Thea Whitman, Lonnie W. Aarssen
    2010, 3 (1): 49-58.
    Abstract ( 90 )   PDF   Save
    Aims In this study, we examined the extent to which between-species leaf size variation relates to variation in the intensity of leaf production in herbaceous angiosperms. Leaf size variation has been most commonly interpreted in terms of biomechanical constraints (e.g. affected by plant size limitations) or in terms of direct adaptation associated with leaf size effects in optimizing important physiological functions of individual leaves along environmental gradients (e.g. involving temperature and moisture). An additional interpretation is explored here, where adaptation may be more directly associated with the number of leaves produced and where relatively small leaf size then results as a trade-off of high 'leafing intensity'—i.e. number of leaves produced per unit plant body size.
    Methods The relationships between mean individual leaf mass, number of leaves and plant body size were examined for 127 species of herbaceous angiosperms collected from natural populations in southern Ontario, Canada.
    Important findings In all, 88% of the variation in mean individual leaf mass across species, spanning four orders of magnitude, is accounted for by a negative isometric (proportional) trade-off relationship with leafing intensity. These results parallel those reported in recent studies of woody species. Because each leaf is normally associated with an axillary bud or meristem, having a high leafing intensity is equivalent to having a greater number of meristems per unit body size—i.e. a larger 'bud bank'. According to the 'leafing intensity premium' hypothesis, because an axillary meristem represents the potential to produce either a new shoot or a reproductive structure, high leafing intensity should confer greater architectural and/or reproductive plasticity (with relatively small leaf size required as a trade-off). This greater plasticity, we suggest, should be especially important for smaller species since they are likely to suffer greater suppression of growth and reproduction from competition within multi-species vegetation. Accordingly, we tested and found support for the prediction that smaller species have not just smaller leaves generally but also higher leafing intensities, thus conferring larger bud banks, i.e. more meristems per unit plant body size.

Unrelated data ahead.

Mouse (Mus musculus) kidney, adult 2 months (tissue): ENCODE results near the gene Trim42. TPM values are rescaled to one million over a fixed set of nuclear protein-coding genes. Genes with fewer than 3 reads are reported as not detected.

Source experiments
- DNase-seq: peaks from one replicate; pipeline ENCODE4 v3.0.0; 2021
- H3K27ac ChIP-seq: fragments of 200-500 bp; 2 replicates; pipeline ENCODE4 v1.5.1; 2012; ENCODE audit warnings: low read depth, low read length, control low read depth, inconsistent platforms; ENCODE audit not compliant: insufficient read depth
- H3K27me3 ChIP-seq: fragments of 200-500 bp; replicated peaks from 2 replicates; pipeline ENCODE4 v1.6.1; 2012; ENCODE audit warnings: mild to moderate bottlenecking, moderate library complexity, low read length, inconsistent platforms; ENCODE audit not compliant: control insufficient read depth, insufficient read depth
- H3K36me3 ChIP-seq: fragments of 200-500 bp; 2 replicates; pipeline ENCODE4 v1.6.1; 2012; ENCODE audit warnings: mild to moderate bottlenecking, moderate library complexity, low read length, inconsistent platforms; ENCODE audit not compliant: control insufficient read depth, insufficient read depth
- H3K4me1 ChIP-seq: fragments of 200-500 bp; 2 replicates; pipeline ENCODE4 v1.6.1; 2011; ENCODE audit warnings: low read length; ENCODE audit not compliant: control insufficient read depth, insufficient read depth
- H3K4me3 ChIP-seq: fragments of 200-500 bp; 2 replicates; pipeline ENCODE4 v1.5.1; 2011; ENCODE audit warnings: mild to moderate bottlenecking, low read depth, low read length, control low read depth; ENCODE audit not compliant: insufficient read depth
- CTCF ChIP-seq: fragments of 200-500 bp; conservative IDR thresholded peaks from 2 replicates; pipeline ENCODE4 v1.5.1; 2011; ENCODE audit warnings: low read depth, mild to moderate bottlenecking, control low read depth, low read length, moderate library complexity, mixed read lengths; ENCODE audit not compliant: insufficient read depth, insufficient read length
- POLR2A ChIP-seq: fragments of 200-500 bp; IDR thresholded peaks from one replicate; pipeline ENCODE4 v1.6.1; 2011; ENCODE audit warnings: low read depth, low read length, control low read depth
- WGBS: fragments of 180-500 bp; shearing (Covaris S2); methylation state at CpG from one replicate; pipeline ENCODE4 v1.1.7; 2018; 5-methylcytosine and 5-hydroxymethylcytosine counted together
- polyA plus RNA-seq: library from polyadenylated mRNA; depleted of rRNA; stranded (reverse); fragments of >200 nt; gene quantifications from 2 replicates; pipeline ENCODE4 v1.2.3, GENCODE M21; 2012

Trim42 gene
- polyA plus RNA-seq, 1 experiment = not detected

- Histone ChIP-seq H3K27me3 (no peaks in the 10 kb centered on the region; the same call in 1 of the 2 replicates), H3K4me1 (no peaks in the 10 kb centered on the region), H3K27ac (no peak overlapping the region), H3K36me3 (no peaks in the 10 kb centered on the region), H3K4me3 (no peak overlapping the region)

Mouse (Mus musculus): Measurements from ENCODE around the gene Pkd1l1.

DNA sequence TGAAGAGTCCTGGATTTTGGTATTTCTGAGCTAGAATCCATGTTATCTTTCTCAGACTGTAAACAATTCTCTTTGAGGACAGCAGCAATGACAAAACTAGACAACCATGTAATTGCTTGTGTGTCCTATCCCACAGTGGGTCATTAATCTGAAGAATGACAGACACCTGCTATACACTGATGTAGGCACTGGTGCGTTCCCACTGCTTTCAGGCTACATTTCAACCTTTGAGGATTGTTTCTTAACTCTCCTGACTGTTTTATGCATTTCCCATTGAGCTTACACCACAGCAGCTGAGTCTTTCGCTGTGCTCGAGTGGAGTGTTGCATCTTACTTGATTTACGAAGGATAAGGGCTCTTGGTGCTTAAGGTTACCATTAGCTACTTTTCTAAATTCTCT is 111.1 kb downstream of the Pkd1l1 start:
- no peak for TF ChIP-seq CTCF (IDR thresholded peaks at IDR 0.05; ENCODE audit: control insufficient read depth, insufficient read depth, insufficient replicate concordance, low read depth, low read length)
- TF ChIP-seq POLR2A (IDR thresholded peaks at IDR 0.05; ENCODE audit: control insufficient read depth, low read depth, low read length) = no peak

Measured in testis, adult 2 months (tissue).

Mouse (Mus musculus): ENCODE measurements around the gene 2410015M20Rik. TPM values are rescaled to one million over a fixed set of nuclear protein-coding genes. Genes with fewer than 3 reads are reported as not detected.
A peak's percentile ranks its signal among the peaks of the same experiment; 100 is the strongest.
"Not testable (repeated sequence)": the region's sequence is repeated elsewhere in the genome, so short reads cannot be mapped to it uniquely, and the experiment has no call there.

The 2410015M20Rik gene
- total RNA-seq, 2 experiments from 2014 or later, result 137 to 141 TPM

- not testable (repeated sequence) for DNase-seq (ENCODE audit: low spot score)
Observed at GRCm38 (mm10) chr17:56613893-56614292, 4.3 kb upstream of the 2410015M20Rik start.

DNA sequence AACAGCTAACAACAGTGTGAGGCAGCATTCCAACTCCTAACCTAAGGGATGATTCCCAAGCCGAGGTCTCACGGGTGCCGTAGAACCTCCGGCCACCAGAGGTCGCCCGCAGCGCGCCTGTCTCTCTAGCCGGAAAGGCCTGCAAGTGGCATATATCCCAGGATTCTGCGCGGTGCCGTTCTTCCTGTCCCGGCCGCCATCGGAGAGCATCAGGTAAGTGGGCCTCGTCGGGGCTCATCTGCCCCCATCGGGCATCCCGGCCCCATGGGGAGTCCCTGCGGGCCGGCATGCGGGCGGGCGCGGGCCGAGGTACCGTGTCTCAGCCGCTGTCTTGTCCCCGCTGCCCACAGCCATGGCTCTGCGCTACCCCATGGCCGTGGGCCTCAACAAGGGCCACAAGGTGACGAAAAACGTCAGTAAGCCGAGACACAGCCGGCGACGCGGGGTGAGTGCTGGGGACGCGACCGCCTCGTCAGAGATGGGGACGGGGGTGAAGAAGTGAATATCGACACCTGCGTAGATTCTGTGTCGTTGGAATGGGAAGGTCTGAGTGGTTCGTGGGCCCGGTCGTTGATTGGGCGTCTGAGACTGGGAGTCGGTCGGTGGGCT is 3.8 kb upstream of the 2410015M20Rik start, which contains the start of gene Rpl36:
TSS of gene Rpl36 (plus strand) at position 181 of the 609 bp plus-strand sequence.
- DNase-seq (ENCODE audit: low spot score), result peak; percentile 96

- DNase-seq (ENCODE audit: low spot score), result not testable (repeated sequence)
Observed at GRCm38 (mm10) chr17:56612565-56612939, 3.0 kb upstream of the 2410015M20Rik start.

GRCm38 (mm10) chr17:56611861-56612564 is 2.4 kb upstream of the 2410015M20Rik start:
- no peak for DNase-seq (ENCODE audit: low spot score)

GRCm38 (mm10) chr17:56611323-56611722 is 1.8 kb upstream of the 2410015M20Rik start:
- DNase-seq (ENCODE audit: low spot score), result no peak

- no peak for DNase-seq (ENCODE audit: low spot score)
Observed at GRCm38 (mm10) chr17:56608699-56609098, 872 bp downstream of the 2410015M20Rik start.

Ana Vuleta, Sanja Manitašević Jovanović , Darka Ŝešlija, Branka Tucić
    2010, 3 (1): 59-69.
    Abstract ( 68 )   PDF   Save
    Aims Plants in their natural habitats frequently cope with a multitude of abiotic stresses, such as high light intensity, extreme temperatures and water deficit, which often co-occur during periods of drought, especially in semi-arid and arid regions. Exposure of plants to stressful environmental conditions usually induce overproduction of reactive oxygen species (ROS) that, as highly toxic derivatives of O 2, can assault all cell macromolecules, leading to the disruption of cellular homeostasis and, consequently, the uncoupling of major metabolic processes, the photosynthesis and photorespiration. In order to minimize ROS-mediated cellular damage, plants have evolved highly efficient antioxidative defense systems that include both enzymatic and non-enzymatic components. Since abiotic stress can also operate as a strong evolutionary force that shapes adaptations in natural plant populations, the aim of this study was to examine the seasonal variation patterns of two distinct antioxidative systems, ROS-scavenging enzymes and anthocyanin pigments, in the leaf tissue of a steppe plant, Iris pumila, as expressed under contrasting light conditions that the species regularly experiences in the wild.
    Methods We selected two natural populations of I.pumila inhabiting the alternative radiation environments in the Deliblato Sands, a sun-exposed dune site and a woodland understory. The specific activity of three antioxidative enzymes, superoxide dismutase (SOD), catalase (CAT) and peroxidase (POD) and the content of total anthocyanins were examined in leaves of I.pumila plants collected from each of the 31 Iris clones (17 in the exposed population and 14 in the shaded population) once during each of the three seasons, spring, summer and autumn in 2004. Specifically, a fully expanded leaf was cut from each clonal plant between 15:00 and 16:00 h, immediately frozen in liquid nitrogen and stored at ?70°C until preparation.
    Important findings Generally, all three antioxidative enzymes were up-regulated in summer-harvested leaves compared to their spring or autumn counterparts, as was observed for the concentration of foliar anthocyanins, indicating that strengthening of antioxidant systems was the key mechanism for long-term acclimatization of I.pumila plants to stressful environmental conditions within their natural ecological niches. When plants from contrasting radiation environments were compared, SOD and CAT activities appeared to be greater in shade-exposed than in sun-exposed leaves. Conversely, POD activity and the content of foliar anthocyanins were notably higher in foliage experiencing full sunlight relative to those developed under vegetation canopy, suggesting the synergistic function of these two molecules in protecting leaf cells against photoinhibitory and photooxidative effects of strong light.
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Wen-Hao Zhang
Bernhard Schmid